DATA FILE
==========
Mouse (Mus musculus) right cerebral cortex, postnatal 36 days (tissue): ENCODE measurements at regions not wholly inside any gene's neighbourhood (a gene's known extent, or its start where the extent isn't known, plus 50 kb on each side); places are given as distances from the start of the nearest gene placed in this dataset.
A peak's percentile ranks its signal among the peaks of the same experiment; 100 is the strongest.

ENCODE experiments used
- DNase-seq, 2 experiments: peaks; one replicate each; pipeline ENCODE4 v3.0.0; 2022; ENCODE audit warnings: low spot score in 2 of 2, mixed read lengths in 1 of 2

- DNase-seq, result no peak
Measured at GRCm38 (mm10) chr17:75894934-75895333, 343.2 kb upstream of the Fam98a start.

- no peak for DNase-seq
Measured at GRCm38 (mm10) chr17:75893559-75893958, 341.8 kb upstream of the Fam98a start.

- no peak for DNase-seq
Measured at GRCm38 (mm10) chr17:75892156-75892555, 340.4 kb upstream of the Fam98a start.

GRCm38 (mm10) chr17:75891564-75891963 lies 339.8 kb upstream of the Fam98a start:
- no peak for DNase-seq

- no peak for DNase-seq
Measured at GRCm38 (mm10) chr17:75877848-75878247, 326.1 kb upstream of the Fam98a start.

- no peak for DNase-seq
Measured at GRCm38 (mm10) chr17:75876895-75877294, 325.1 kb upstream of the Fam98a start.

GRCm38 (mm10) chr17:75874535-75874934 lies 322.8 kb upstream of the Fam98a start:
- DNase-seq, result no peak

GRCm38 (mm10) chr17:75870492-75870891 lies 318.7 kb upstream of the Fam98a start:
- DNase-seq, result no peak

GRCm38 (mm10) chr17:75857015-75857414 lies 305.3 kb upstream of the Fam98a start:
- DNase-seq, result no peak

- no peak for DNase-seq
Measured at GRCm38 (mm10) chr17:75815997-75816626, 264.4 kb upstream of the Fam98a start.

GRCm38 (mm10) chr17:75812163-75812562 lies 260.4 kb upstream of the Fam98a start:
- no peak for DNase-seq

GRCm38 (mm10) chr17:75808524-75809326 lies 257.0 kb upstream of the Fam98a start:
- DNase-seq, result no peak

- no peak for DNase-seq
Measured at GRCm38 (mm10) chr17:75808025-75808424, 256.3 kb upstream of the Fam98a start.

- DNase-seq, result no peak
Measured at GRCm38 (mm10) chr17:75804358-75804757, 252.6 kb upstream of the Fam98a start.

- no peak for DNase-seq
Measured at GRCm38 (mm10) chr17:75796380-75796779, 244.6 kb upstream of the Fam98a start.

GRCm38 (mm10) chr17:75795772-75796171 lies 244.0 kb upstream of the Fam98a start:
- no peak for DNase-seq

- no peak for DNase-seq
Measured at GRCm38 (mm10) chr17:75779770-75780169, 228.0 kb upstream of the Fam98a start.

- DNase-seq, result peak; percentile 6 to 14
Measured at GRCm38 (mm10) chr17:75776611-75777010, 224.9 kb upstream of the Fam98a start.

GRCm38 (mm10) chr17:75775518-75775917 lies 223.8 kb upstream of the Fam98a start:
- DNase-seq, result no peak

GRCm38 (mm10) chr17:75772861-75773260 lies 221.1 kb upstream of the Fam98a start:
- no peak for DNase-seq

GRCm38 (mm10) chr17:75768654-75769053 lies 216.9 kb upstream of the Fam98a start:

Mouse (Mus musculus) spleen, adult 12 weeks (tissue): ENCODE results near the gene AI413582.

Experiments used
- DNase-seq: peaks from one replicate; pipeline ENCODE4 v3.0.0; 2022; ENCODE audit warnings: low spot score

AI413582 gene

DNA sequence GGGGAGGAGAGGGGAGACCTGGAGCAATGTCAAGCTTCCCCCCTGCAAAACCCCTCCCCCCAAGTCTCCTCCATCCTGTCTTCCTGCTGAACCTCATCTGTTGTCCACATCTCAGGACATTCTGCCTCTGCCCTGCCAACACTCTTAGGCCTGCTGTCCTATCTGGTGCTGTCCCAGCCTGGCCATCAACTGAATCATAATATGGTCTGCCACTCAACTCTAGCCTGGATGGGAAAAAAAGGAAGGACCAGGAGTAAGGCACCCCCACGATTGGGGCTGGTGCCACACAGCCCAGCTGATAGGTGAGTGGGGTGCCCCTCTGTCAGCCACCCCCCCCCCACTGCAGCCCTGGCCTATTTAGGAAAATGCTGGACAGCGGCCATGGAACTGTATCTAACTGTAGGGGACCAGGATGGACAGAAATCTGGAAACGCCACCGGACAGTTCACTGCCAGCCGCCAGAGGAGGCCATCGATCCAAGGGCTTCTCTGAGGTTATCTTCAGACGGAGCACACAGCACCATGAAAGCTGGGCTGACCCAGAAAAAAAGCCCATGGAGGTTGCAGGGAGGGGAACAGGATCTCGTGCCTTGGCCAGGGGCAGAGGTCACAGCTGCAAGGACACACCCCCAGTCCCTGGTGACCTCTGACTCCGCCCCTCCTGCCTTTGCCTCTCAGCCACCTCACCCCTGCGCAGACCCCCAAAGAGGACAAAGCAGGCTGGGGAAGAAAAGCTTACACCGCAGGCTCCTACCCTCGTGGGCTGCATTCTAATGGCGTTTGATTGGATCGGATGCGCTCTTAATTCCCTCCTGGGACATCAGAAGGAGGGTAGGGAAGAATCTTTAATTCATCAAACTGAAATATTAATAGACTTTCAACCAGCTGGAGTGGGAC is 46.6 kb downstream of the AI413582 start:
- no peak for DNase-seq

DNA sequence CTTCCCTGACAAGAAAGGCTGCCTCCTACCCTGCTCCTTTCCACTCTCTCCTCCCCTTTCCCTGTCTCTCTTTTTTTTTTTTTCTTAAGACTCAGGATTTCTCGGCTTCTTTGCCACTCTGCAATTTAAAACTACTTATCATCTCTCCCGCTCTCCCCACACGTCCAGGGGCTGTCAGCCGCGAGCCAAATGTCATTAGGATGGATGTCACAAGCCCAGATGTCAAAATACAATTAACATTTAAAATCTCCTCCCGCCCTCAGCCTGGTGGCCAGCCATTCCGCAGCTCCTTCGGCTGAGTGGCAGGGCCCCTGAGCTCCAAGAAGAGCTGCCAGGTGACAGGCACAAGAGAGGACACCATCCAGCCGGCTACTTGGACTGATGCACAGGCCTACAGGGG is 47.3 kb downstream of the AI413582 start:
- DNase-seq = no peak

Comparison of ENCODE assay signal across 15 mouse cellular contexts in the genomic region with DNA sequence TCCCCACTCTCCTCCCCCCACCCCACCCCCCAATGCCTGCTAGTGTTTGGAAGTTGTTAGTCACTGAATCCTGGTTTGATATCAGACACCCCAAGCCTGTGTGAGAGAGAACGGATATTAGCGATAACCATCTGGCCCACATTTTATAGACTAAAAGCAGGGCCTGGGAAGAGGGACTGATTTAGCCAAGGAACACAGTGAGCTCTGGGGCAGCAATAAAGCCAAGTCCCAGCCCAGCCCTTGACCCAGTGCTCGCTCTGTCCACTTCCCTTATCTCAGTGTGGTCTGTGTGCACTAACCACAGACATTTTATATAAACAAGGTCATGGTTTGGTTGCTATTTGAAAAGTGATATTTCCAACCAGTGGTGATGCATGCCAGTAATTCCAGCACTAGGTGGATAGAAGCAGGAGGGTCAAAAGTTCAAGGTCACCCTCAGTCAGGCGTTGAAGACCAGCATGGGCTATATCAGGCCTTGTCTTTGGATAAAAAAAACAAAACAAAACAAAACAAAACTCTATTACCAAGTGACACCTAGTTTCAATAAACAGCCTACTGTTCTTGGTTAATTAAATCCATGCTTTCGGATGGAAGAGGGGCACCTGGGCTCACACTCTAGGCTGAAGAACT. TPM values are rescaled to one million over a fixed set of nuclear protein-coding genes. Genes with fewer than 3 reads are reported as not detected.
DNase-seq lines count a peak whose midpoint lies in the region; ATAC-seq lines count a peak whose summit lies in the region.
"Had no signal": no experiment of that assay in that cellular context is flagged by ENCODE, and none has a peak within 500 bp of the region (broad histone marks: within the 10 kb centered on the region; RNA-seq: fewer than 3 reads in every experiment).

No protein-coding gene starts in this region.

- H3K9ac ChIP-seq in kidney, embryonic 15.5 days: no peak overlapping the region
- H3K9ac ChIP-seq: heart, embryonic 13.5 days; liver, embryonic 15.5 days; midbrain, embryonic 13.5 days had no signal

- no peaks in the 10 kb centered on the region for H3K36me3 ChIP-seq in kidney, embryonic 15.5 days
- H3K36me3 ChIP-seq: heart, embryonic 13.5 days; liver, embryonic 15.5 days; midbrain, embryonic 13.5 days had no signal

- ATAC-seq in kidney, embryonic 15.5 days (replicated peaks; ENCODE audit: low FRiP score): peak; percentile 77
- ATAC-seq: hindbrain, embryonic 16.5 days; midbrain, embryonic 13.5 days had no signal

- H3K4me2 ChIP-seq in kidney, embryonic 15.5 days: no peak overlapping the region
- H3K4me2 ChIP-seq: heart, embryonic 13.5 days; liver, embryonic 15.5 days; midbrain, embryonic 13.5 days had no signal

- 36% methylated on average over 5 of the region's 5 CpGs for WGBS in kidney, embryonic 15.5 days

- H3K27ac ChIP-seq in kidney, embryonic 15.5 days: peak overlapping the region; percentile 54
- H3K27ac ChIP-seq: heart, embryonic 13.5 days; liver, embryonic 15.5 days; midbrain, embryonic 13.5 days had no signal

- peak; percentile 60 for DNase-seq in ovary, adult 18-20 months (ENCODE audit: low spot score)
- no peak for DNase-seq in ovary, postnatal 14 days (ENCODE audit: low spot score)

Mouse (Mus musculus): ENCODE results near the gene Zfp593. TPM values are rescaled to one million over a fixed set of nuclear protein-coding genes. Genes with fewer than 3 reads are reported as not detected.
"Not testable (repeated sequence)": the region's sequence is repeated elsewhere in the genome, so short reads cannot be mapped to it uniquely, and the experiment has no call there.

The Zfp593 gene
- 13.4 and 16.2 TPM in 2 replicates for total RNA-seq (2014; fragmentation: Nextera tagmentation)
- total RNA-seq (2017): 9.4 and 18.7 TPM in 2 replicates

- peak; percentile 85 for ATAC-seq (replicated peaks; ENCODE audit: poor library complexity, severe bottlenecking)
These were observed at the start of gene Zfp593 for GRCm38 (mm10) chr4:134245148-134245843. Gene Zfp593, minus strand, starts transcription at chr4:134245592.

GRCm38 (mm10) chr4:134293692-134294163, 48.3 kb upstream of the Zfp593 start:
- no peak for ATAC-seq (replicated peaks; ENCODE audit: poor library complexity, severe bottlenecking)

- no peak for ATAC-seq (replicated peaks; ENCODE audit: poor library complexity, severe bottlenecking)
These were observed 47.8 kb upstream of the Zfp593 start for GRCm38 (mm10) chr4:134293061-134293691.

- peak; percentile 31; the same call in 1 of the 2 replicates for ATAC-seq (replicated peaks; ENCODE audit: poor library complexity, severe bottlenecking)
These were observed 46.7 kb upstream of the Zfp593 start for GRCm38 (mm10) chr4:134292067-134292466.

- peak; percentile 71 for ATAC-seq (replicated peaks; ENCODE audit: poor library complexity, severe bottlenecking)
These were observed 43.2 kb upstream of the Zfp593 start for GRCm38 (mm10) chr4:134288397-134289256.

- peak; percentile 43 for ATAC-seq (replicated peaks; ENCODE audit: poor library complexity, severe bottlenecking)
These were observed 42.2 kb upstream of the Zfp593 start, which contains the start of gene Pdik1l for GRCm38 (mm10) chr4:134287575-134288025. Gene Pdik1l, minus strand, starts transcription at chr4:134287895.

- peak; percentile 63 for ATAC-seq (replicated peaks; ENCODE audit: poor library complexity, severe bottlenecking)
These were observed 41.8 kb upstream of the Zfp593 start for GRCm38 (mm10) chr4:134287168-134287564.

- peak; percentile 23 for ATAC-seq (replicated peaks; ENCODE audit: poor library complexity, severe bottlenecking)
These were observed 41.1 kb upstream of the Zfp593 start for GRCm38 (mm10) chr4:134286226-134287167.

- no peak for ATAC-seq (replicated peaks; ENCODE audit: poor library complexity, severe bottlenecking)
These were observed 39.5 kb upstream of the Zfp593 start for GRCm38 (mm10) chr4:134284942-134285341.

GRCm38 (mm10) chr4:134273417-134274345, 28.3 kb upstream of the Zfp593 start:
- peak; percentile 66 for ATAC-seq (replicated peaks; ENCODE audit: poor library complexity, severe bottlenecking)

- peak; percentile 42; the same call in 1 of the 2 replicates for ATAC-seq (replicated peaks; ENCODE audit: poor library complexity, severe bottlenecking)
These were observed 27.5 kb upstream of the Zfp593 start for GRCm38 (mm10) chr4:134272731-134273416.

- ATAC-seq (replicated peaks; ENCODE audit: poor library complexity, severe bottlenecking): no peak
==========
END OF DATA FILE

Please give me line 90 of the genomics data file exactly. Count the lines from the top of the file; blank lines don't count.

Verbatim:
- peak; percentile 23 for ATAC-seq (replicated peaks; ENCODE audit: poor library complexity, severe bottlenecking)